My Dad moved in with me in May just before he started chemo therapy for adenocarcinoma in his lung. They already did direct radiation on the lump but it spread into the lymph nodes. After 3 full rounds (i think 9-10 infusions) the cancer has not gotten any smaller. The last couple of weeks I've seen some very scary things with him. Times where he's staring at me and and not connecting with my words. Times where he can't say words because his throat seems to get in the way. He eats 1 meal a day, sometimes snacks, if it's chocolate cake. 😊 He sleeps 80% of the day and he uses the restroom maybe once or twice in 24 hours. I've been on the verge of calling an ambulance several times but waited because of Covid and I didn't want him to be alone. His Doctor recommended hospice care now, and they came today to talk to us. Dad is not ready for it, he just said he's not ready to die. And it killed me inside, because I'm not ready for that either but I think we're both at a point that we need the help. I don't want to make a life decision for my Dad because of my emotions or because I'm tired. How do you get over the guilt of accepting hospice when the patient isn't ready? Should I wait until he can no longer make the decision and just muster the strength until then?

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Like I have said several times on this forum, just because you go under Hospice care, it doesn't mean you are going to die tomorrow. My husband has been under their care for 21 months now. You just need to reassure him that you just need the extra help. They don't offer much as far as care, other than an aide will come twice a week to bathe him, and the nurse once a week. Most other services have been put on hold because of Covid. You and your family will still be responsible for his 24/7 care, but it will be an extra set of eyes on him.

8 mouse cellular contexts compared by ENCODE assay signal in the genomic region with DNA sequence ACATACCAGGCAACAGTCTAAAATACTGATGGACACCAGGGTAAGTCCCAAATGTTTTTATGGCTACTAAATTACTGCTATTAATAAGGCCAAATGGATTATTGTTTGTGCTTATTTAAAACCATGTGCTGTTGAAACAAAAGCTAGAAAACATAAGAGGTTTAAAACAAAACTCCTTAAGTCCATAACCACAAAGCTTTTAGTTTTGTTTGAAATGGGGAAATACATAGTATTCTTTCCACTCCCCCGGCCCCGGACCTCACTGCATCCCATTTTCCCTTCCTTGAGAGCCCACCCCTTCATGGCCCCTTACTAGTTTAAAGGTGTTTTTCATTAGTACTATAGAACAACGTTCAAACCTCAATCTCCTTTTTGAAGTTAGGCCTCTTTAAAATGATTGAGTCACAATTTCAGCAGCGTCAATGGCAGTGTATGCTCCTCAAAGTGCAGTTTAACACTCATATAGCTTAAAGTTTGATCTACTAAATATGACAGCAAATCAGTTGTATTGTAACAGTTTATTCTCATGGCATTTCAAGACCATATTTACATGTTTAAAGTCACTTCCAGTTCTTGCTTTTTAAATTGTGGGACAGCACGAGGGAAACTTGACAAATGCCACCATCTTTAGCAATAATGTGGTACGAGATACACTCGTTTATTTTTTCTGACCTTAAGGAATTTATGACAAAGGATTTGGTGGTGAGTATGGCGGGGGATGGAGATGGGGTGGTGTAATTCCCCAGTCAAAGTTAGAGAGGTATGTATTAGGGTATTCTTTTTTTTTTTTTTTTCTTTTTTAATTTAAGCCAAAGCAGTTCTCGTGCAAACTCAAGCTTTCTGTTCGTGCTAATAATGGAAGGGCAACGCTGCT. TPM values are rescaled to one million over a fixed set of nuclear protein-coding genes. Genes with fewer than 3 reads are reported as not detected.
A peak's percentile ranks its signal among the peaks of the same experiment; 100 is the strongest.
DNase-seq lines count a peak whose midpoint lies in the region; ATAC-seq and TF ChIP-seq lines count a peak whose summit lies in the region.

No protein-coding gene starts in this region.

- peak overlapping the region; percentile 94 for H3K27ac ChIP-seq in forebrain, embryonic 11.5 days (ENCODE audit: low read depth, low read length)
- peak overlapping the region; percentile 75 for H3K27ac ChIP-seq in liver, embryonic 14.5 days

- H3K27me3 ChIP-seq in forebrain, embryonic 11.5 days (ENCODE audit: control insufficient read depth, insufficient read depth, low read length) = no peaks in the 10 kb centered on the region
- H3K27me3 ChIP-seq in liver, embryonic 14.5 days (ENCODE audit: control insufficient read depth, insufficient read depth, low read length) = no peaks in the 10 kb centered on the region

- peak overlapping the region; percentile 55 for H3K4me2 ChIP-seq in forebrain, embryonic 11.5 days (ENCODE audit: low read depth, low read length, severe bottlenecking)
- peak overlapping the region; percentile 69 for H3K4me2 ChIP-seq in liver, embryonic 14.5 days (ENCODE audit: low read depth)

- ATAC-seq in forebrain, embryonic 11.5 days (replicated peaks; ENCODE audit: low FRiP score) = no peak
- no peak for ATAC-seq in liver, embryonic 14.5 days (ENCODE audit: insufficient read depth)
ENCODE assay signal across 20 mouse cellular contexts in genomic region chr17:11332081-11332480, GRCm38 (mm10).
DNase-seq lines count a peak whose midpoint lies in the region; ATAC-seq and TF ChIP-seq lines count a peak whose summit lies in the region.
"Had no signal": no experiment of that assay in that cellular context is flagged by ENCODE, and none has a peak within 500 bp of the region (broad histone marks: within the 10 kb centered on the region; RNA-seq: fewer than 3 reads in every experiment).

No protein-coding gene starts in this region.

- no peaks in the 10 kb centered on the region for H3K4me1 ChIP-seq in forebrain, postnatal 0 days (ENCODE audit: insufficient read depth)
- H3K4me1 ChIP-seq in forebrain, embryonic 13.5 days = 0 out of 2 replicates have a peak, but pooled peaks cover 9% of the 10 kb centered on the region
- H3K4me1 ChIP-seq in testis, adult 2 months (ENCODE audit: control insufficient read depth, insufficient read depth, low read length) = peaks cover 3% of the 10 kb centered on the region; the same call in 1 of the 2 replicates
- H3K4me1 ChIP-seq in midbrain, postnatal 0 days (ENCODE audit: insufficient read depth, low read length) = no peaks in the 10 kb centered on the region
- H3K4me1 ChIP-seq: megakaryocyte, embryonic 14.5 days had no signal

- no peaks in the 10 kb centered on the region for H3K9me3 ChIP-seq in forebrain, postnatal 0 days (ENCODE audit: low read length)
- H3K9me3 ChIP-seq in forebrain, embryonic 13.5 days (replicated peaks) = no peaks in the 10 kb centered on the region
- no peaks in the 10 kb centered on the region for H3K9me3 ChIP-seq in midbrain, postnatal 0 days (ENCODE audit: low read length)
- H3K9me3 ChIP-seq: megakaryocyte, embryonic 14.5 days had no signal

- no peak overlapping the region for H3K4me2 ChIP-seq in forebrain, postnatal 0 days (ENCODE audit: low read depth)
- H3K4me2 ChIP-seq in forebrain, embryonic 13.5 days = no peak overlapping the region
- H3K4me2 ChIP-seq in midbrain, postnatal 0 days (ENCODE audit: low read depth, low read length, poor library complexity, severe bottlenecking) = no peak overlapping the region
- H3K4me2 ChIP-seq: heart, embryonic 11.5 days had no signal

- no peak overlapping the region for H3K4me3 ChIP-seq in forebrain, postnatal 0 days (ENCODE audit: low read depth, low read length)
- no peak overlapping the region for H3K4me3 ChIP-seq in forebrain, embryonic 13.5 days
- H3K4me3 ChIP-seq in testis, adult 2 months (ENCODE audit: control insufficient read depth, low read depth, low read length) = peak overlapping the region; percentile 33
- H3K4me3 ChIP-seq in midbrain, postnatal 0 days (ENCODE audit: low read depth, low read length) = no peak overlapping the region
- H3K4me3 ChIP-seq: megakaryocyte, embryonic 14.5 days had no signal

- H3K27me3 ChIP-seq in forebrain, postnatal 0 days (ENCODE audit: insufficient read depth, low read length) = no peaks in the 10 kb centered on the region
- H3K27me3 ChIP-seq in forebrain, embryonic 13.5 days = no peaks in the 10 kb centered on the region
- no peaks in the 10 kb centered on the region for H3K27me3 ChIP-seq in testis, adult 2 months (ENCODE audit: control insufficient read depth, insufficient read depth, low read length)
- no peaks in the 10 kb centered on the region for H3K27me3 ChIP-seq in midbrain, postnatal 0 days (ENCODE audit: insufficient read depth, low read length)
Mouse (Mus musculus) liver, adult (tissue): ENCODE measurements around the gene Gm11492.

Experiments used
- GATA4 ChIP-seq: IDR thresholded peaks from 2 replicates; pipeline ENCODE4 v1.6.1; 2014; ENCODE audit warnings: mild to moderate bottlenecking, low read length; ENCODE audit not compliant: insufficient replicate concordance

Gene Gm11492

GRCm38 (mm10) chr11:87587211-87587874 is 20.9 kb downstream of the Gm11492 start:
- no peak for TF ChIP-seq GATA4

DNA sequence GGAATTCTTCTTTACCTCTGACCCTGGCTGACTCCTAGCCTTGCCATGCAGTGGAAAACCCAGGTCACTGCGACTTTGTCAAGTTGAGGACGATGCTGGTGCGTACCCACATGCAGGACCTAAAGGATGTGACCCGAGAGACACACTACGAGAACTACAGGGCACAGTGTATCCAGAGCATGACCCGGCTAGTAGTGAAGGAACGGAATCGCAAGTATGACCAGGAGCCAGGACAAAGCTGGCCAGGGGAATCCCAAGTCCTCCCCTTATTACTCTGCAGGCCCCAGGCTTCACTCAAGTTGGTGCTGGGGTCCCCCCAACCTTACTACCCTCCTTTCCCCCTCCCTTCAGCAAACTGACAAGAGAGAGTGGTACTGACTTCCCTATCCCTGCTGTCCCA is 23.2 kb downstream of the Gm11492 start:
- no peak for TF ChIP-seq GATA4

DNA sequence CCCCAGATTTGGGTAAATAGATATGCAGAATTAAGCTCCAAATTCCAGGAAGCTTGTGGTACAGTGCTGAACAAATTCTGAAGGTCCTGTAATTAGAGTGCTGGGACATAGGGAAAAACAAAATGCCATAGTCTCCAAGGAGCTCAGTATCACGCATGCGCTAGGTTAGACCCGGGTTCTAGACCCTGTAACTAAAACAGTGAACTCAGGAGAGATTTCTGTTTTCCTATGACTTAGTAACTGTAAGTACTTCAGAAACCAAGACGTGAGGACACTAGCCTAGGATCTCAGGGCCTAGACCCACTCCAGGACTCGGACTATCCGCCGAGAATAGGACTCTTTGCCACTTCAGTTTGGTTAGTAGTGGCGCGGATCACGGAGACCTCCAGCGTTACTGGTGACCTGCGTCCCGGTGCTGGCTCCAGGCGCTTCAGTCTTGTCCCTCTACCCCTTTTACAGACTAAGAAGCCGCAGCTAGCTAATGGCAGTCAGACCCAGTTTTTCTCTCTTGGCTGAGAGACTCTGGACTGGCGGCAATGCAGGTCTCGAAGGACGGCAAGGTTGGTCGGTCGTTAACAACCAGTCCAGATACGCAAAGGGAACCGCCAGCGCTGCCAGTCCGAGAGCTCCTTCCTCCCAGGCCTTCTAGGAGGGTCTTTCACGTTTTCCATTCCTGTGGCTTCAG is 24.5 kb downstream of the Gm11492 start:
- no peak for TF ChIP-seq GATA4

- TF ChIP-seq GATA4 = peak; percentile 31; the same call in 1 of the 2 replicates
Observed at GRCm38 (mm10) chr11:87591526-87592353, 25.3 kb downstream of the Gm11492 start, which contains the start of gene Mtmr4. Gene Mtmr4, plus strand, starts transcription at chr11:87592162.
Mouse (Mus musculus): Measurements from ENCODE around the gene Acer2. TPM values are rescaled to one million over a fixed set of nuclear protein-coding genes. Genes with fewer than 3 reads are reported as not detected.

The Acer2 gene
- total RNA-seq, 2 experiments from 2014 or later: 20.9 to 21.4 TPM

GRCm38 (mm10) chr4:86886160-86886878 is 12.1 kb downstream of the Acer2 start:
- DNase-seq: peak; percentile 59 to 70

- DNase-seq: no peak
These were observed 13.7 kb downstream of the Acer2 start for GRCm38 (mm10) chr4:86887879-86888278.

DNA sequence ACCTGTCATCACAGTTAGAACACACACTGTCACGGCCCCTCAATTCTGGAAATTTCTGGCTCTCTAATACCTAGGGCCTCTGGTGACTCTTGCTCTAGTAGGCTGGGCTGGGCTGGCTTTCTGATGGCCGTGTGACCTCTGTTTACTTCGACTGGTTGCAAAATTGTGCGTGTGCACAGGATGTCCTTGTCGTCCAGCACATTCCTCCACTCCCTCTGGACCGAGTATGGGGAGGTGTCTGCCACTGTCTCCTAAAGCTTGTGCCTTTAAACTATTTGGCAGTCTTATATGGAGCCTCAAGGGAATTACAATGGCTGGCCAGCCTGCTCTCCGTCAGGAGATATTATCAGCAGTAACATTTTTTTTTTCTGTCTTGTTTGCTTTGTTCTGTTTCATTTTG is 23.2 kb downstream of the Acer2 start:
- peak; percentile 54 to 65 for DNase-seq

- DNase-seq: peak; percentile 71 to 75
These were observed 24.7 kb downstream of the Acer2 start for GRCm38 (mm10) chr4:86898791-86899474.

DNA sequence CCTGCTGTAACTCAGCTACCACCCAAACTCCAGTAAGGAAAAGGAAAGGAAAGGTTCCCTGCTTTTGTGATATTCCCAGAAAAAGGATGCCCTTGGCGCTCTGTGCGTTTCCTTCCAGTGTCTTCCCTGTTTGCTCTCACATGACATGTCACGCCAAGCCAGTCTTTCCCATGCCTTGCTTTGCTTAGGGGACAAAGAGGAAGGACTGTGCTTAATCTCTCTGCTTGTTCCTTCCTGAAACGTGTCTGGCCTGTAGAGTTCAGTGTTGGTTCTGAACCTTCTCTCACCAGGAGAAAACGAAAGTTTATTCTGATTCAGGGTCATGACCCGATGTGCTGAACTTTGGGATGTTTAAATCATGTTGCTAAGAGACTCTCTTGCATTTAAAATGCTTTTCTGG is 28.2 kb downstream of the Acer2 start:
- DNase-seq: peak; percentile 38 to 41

I wouldn't wait on making this decision, because a little help is better than no help. And please don't feel guilty about your decision. You are doing what is best for your dad, and that is nothing to feel guilty about.
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Thank you. It's a lot of weight to carry making decisions like this.
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Having Hospice help does not mean Dad is ready to die, nor do they hasten his death.

The help is for you as much as it for Dad. You are not making a life or death decision for Dad, you are making a care giving decision that will provide help for both of you.
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